Encouraging results are being seen following the administration of cabozantinib (Cabometyx) in patients with carcinoid and pancreatic neuroendocrine tumors. Clinical benefit of the drug has been exhibited in patients enrolled in a prospective phase II trial, which was initiated in July 2012; however, a randomized phase III trial will be necessary for confirmation.
Jennifer A. Chan, MD, MPH
Encouraging results are being seen following the administration of cabozantinib (Cabometyx) in patients with carcinoid and pancreatic neuroendocrine tumors (NETs). Clinical benefit of the drug has been exhibited in patients enrolled in a prospective phase II trial, which was initiated in July 2012; however, a randomized phase III trial will be necessary for confirmation.
During the 10th Annual North American Neuroendocrine Tumor Society (NANETS) Symposium in Philadelphia, Pennsylvania, the study’s lead investigator, Jennifer A. Chan, MD, MPH, of the Dana-Farber Cancer Institute reported the recent successes of the multikinase inhibitor.
Cabozantinib targets vascular endothelial growth factor (VEGFR), among other tyrosine kinase receptors, including MET, and was approved in April 2016 for the treatment of advanced renal cell carcinoma in patients who have received prior antiangiogenic therapy.
The expression of MET has been associated with decreased overall survival, and based on data from preclinical models that suggest the drug’s ability to decrease the viability of cell lines, as well as metastasis and invasion in mass models, the phase II trial was conducted at the Dana-Farber Cancer Institute and Massachusetts General Hospital. Enrollment concluded in November 2015.
The primary endpoint of the study was objective response rate (ORR) based on RECIST v1.1 criteria and patients were stratified based on whether they had a NET of the pancreas or a carcinoid. It was hypothesized that cabozantinib would have a ORR of 12% or more. Secondary endpoints included progression-free survival (PFS), overall survival (OS), tolerability, and safety.
Sixty-one patients were dosed orally with cabozantinib at 60 mg daily by the commencement of the study, and continued treatment until disease progression, unacceptable toxicity, or withdrawal with consent. Twenty enrolled patients had previously been diagnosed with pancreatic NETs, and had received a median of 3 prior therapies (range, 0-8). The median age of these patients was 55 years, 60% were male, 40% had an ECOG performance status of 0, and 60% had a performance status of 1.
The remaining 41 patients had been diagnosed with carcinoid tumors, and the median number of previously administered therapies they had received was 1 (range, 0-6). Among the patients with carcinoids, the median age was 63 years, 44% were male, 51% had an ECOG performance status of 0, and 49% had a performance status of 1. No minimum pretreatment was necessary for inclusion.
Dose reduction was common (81%) throughout the evaluation of both groups, despite the carcinoid group being less heavily medicated prior to the start of the study.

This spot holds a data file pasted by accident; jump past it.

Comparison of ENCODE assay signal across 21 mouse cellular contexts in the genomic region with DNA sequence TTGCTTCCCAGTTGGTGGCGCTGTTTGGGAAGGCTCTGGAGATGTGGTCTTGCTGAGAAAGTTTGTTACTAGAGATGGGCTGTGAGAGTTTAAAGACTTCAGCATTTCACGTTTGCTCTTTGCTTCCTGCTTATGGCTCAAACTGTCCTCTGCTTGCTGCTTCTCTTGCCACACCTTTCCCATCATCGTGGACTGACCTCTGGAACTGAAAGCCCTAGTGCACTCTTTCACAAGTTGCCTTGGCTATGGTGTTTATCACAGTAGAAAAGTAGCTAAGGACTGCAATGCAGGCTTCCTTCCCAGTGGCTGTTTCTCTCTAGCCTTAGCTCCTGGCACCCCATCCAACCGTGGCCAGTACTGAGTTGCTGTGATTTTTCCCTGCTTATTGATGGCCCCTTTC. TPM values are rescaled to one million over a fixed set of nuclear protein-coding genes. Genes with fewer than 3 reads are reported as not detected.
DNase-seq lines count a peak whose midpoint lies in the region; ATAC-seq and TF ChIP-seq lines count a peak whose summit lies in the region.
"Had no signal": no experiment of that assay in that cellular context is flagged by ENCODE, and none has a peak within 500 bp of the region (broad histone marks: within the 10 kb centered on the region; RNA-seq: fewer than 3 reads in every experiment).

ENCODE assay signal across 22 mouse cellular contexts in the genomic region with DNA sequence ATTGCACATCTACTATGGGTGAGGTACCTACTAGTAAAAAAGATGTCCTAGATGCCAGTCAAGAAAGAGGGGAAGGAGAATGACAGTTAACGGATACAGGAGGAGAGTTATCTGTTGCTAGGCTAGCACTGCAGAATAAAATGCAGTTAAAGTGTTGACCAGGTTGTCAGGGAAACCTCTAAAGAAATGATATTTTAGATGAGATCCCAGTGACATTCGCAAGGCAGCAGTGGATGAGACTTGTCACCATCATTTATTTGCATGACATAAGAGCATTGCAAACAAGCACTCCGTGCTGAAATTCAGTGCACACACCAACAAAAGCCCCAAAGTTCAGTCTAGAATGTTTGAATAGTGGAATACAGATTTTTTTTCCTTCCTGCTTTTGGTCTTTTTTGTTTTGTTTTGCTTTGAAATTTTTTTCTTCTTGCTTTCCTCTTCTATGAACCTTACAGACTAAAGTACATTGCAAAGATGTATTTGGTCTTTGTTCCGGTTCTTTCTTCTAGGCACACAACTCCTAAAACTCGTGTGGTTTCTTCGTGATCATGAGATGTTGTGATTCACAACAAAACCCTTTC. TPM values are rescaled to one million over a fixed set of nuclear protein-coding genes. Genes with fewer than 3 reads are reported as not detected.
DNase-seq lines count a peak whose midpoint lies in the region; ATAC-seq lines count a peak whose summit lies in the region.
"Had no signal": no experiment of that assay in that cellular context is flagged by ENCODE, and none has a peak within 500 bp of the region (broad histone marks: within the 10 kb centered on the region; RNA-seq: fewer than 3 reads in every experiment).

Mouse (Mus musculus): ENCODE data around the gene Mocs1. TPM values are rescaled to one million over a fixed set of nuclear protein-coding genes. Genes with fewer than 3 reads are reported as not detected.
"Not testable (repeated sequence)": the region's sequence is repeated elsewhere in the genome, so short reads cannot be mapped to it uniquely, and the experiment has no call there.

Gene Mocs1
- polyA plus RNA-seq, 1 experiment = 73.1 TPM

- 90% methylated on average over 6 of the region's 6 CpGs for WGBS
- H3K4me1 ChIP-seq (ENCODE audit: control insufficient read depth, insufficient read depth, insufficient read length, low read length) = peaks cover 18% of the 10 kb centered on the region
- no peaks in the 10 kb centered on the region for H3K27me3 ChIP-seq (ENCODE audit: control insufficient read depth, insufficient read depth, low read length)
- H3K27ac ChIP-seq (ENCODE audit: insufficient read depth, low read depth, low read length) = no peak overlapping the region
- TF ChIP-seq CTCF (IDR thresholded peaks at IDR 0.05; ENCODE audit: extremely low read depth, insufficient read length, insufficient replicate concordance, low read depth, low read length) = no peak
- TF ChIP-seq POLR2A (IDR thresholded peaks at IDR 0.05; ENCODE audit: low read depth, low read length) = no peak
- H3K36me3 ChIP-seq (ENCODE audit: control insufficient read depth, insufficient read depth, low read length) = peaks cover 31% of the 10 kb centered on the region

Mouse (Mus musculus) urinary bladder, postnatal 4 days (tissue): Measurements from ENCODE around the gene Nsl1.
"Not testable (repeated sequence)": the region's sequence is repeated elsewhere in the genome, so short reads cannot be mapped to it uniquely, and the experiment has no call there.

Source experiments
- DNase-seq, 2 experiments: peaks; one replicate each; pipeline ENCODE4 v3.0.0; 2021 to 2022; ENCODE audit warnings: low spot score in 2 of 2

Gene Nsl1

Cabozantinib was administration over a 28-day cycle, and patients were re-staged after every 2 cycles for the first 6 cycles, followed by every 3 cycles. Patients with pancreatic NETs completed a median of 10 cycles of treatment (range, 0-35), while patients with carcinoid NETs completed a median of 8 cycles (range, 0-44).
Among the enrolled patients in the study, both those with pancreatic NETs and carcinoid tumors, the agent produced an ORR of 15% (95% CI, 5%-36%) in each group, all of which were partial responses. Data were analyzed in July of 2016 with a median follow-up time of 23.3 months, that demonstrated that median PFS was 21.8 months (95% CI, 8.5-32.0) in patients with pancreatic NETs and 31.4 months (95% CI, 8.5-not reached) in patients with carcinoid tumors.
When evaluating patients at follow-up, 15 of 20 patients with pancreatic NETs had stable disease with several experiencing a reduction in tumor size. In patients with carcinoid NETs, 26 had stable disease and 2 had progressive disease. Among grade 3/4 adverse events (AEs) experienced by the study’s subjects, hypertension (13%), hypophosphatemia (11%), and diarrhea (10%) were the most common. Patients discontinued from treatment due to cabozantinib due to progression/death in 54%, withdrawal of consent or investigator decision in 28%, and AEs in 21%.
While these results are promising, Chan stressed the need to confirm the activity of cabozantinib in a phase III setting.
“There are certainly limitations in interpreting progression-free survival durations in a relatively small single-arm phase II study,” said Chan, “but the results do look encouraging within the context of what’s been reported in prior studies of targeted therapy for neuroendocrine tumors. It will be important to confirm the activity of cabozantinib in a randomized phase III trial setting.”
The Dana-Farber Cancer Institute is currently in the final stages of planning a phase III randomized trial for the Alliance Cooperative Group of cabozantinib versus placebo in patients with advanced NETs after progression on everolimus (Afinitor).
Chan F, Fairs J, Murphy J, et al. Phase II trial of cabozantinib in patients with carcinoid and pancreatic neuroendocrine tumors. Presented at: 10th Annual NANETS Symposium; October 19-21, 2017; Philadelphia, PA. Abstract 290.